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Great Weston Ride REVIEW

by Jennifer Trotman

Great Weston Ride: http://www.greatwestonride.com/

Essentials:
Date: Sunday 15th July
The Charity: All Great Weston Ride participants are encouraged to use their place in the event to raise as much money as possible for Prostate Cancer UK.  £22,000 was raised for the Charity by riders in 2011.  Anyone who raises £100 or more for the Charity (excluding Gift Aid) will receive a smart FREE 'buff' and any riders who go on to raise over £200 also receives a FREE top-quality cycling jersey (worth around £40).

Distance: 56 miles one way from Bristol to Weston-super-Mare
Entry fee: £23 Adult, £16 Under 16s (must be accompanied by an adult).
Start: Long Ashton Park and Ride, Long Ashton, Bristol, BS3 2HB.  Transport to Bristol in the morning, and back to Bristol in the evening available for £15 either way.
Catering: food token for food from "field & flower" catering at the end, where there was also a Butcombe Brewery bar.
Feed stops: water stop at Burrington Combe, coffee stop (cakes/bacon butties extra) at Blackford.
Participants: 650
Timing: None - it's a charity ride.
Signs: Black arrows on yellow background, with GWR to be read the right way up so that any signs that had been tampered with were obvious.
Photos: www.sportivephoto.com
Goody bag:  Medal at the end

The Ride:
I don't usually do repeats, but the Great Weston Ride is on my doorstep, it's quite a laugh, and it's not too long, so this is one of those exceptions to the rule. This Sunday made it the third year in a row for me. Third time lucky too, since this year the weather was finally nice, if a bit windy.

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Morning Axbridge

As the ride is local, and my riding mates are almost as mad as I am, we ride in, do the main event, and ride home again.  This is partly because it would take nearly as long to load up a car and drive there, park and unload as it does to ride there.  It's also because there's something quite nice about rocking up at an event on the bike all nonchalant, riding 56 miles, and then still having the energy to ride home again.

At 6:30am, three of us met up in the Square, our fourth being due to make his own way there. It was a tad chilly and I was glad to be dressed in my all my most flexible options - leg/arm warmers, gilet, toe covers, as all of them were required at that time in the morning. To add to our obvious insanity, we rode to our destination not by the most direct means possible, but via some hills and with extra miles - totally gratuitous! There were 22 miles in my legs by the time we got to the Long Ashton Park and Ride just outside Bristol from where the ride starts but at least this year, unlike last year, we weren't soaked to the skin! Registration time.  It's a good start venue as it's a Park and Ride. You park and you ride!  It also has toilets, and plenty of room for 650 riders to gather and faff and queue.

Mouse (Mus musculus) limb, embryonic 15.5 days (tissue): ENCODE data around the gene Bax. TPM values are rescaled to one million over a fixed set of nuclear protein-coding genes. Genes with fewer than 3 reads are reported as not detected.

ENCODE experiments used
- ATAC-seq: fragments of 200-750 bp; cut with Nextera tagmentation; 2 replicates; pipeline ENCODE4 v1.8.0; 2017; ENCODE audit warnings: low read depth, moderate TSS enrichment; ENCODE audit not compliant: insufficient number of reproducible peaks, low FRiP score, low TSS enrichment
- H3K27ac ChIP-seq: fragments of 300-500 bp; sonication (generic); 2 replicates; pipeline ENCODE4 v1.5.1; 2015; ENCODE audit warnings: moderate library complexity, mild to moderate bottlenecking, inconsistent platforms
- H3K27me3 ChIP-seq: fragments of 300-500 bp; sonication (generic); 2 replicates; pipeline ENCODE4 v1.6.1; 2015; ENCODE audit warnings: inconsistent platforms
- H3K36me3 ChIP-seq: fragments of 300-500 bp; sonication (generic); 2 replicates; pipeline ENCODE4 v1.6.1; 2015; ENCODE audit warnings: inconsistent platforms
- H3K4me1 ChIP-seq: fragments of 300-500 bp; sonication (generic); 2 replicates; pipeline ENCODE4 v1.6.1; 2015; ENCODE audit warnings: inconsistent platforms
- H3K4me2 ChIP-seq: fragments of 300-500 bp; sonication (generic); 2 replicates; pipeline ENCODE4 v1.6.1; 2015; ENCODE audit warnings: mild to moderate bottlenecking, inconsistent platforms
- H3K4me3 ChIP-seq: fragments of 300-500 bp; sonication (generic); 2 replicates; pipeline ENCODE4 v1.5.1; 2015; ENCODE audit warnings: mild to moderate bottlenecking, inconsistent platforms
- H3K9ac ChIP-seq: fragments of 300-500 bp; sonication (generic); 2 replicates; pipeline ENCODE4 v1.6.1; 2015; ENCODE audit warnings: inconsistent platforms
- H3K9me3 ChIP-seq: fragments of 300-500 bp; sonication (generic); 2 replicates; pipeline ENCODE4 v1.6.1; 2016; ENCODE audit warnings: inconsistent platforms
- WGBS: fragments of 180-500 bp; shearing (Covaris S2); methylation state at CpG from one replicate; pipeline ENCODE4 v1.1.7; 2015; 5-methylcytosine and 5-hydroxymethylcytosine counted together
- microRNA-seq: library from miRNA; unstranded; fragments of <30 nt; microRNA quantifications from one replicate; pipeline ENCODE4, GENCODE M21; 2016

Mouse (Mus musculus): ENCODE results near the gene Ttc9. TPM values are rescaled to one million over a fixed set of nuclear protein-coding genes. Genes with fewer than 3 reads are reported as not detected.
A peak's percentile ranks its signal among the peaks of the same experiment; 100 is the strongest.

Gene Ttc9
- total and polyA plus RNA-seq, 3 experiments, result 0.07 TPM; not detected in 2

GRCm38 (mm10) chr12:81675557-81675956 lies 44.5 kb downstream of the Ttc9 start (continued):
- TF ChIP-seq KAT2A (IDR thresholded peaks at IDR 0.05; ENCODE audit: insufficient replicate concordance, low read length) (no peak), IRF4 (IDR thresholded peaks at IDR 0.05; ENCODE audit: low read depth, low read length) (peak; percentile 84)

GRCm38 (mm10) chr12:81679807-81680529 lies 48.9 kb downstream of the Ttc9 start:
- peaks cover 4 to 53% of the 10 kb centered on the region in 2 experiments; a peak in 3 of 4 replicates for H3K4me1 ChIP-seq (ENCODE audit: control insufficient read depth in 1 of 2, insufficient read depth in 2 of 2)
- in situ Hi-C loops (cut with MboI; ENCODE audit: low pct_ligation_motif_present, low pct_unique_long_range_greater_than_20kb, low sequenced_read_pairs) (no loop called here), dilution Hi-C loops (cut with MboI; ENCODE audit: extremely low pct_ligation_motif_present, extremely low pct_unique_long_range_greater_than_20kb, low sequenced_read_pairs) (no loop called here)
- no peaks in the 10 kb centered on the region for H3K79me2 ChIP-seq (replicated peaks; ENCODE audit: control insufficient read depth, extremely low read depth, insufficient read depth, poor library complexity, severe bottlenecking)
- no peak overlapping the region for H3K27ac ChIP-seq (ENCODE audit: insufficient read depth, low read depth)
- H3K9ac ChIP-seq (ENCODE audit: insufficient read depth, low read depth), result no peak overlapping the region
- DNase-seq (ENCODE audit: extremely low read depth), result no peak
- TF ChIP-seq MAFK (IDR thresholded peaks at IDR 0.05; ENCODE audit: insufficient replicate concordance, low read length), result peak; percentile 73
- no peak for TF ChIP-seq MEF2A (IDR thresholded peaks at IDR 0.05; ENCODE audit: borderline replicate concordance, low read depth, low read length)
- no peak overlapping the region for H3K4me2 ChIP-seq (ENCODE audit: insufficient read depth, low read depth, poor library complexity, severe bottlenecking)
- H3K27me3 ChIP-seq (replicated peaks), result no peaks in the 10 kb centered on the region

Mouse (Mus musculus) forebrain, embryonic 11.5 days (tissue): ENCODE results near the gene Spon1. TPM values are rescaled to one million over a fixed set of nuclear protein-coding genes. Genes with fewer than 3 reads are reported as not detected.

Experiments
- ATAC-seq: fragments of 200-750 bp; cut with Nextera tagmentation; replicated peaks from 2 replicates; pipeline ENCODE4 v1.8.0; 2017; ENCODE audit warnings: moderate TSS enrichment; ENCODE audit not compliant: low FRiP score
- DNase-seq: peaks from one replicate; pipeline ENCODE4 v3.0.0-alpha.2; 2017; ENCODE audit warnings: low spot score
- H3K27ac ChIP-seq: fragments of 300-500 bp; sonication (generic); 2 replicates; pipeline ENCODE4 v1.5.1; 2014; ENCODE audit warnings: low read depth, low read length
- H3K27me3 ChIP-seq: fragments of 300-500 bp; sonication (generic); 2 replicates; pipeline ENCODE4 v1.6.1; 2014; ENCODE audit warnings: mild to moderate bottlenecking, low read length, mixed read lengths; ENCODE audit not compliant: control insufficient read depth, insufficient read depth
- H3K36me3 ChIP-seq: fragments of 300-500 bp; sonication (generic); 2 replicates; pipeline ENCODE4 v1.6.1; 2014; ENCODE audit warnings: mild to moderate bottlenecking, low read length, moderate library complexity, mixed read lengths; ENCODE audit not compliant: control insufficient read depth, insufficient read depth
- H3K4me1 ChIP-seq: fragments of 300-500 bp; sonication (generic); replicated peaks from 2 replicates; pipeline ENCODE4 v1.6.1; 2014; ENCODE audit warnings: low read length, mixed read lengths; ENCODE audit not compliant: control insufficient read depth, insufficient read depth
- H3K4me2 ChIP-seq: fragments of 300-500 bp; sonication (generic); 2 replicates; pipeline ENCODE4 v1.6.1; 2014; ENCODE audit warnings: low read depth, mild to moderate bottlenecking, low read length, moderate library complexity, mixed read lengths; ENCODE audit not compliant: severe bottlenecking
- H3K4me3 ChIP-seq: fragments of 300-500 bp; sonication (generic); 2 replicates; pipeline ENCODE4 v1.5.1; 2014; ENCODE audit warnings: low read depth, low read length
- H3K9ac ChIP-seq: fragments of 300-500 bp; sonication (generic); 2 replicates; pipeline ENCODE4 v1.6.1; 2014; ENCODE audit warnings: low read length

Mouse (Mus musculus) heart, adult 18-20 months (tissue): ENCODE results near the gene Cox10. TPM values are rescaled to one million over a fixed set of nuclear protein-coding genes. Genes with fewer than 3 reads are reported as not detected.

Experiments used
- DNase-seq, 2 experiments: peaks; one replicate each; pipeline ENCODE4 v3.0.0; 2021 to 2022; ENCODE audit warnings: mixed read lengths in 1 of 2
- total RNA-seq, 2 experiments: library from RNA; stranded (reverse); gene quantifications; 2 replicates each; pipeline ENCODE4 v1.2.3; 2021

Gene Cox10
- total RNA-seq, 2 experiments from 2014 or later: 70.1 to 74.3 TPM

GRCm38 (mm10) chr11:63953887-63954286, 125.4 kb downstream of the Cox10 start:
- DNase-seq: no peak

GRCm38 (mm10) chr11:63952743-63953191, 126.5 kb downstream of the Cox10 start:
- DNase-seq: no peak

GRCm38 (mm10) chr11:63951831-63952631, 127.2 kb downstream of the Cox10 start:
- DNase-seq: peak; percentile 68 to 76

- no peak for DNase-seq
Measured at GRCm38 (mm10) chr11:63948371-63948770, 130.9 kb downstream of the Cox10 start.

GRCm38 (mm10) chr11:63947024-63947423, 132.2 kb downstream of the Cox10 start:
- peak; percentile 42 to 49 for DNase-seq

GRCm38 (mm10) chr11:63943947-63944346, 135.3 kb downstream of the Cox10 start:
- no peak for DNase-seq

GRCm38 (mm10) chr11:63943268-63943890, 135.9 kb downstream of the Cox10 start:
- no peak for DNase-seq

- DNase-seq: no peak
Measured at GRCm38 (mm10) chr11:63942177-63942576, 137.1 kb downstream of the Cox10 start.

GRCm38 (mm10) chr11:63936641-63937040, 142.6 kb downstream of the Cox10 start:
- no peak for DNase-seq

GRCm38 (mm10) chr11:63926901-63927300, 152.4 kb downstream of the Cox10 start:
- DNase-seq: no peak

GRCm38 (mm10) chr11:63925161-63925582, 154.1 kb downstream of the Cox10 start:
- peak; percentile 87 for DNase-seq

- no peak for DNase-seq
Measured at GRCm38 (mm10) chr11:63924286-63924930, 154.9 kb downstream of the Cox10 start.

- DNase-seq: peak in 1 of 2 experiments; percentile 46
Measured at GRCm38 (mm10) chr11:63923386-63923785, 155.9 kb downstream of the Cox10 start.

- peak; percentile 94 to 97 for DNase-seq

There were clearly more women riders than is usual as, for a change, there was even a queue for the ladies, so I nipped into the disabled loo since I figured the chances are that there would likely be considerably less demand for that.  As this is a charity ride there's a far greater range of riders than your normal sportive though it was noticeable that there were more roadies this year than last.

registration
Registration

I made my way to the desk, found my name on the alphabetical list to tick off and was handed my bike number (560), two short but just long enough cable ties, and a free cereal bar. I saw Darren, one of the organisers, to chat to briefly before heading back to the bike.

We joined the informal rider queue and admired bikes, kit, and the fact that the sky was actually hinting at being something other than grey.

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Queue For The Start

Around 8:00am we all moved forward to the actual start, from where we were let free in batches, after a quick briefing on the signs and so on.

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Waiting For The Start Under Blue Skies

Look - see that blue stuff? Very welcome! We headed off, once we got past the first two unfortunately timed sets off traffic lights, and the route went along Long Ashton, through an unusually quiet Barrow Gurney, along the A38 briefly, and then through Winford.  It may have been getting warmer, but it still wasn't warm enough.  Along with several riders around us we formed a little impromptu group and teamed up to ride against the wind that was bound to be against us.

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Riding In The Chew Valley